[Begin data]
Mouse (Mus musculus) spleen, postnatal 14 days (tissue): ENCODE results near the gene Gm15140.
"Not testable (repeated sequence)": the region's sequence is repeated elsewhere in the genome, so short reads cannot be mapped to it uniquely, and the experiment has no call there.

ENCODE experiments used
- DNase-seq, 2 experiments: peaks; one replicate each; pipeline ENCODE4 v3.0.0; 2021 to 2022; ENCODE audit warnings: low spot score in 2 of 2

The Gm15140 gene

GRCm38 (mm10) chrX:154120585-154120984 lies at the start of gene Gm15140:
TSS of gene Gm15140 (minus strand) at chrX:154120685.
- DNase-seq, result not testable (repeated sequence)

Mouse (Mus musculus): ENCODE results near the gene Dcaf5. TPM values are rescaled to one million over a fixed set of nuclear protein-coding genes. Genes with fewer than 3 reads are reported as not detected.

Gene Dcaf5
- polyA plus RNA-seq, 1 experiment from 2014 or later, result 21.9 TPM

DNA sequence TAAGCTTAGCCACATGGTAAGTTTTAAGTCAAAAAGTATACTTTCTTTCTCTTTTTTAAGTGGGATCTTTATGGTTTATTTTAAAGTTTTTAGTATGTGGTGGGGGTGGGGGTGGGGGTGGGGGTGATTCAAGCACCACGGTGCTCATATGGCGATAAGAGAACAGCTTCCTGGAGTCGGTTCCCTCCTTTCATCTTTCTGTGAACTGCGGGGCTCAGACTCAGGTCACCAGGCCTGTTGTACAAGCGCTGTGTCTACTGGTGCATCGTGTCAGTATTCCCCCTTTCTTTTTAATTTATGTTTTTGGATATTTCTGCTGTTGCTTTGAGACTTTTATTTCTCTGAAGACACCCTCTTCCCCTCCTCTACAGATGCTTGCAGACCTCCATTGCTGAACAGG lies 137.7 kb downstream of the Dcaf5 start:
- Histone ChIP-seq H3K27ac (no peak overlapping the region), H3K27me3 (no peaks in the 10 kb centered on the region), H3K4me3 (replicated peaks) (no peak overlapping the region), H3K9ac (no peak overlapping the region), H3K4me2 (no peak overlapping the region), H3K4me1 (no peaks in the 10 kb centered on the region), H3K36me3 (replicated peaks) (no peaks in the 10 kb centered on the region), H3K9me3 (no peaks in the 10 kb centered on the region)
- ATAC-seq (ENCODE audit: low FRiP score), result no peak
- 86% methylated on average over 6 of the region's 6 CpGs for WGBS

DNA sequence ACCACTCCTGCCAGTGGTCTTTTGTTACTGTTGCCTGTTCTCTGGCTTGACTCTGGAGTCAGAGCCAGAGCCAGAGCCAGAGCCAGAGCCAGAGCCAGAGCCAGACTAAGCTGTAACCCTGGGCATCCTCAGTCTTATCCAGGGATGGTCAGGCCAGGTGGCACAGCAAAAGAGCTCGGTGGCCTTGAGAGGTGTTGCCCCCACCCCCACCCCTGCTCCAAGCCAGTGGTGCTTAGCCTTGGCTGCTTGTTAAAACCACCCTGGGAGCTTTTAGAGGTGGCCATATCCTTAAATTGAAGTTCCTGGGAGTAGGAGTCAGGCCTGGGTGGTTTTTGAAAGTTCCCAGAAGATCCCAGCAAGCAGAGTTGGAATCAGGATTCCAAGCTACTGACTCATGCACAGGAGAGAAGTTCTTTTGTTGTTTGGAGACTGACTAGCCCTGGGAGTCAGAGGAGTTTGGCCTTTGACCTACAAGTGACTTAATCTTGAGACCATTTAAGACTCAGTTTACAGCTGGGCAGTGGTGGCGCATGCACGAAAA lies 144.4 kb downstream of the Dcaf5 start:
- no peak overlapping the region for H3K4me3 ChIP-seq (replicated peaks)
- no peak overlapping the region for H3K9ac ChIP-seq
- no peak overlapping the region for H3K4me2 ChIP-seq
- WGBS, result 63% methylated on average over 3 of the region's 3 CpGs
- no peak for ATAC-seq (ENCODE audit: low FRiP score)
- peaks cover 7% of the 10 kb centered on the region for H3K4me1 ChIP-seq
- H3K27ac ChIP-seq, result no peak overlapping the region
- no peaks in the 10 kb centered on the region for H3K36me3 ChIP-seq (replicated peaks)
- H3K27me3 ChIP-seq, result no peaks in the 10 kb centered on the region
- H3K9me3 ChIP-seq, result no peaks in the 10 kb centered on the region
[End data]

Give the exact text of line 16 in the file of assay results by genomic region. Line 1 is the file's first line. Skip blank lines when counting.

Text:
DNA sequence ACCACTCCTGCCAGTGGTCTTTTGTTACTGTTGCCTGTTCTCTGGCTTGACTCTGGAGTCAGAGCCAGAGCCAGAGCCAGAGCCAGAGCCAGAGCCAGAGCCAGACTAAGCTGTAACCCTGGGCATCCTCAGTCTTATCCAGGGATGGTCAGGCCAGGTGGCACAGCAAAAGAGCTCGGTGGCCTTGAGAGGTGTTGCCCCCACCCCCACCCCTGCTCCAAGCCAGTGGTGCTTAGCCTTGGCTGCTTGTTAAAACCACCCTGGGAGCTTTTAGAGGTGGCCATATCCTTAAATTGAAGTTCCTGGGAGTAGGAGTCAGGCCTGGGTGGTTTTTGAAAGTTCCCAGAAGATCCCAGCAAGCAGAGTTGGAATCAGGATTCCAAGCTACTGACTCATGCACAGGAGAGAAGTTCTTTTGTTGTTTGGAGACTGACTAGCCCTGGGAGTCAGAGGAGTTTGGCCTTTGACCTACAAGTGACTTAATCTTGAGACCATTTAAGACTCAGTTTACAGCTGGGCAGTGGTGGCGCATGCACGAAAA lies 144.4 kb downstream of the Dcaf5 start: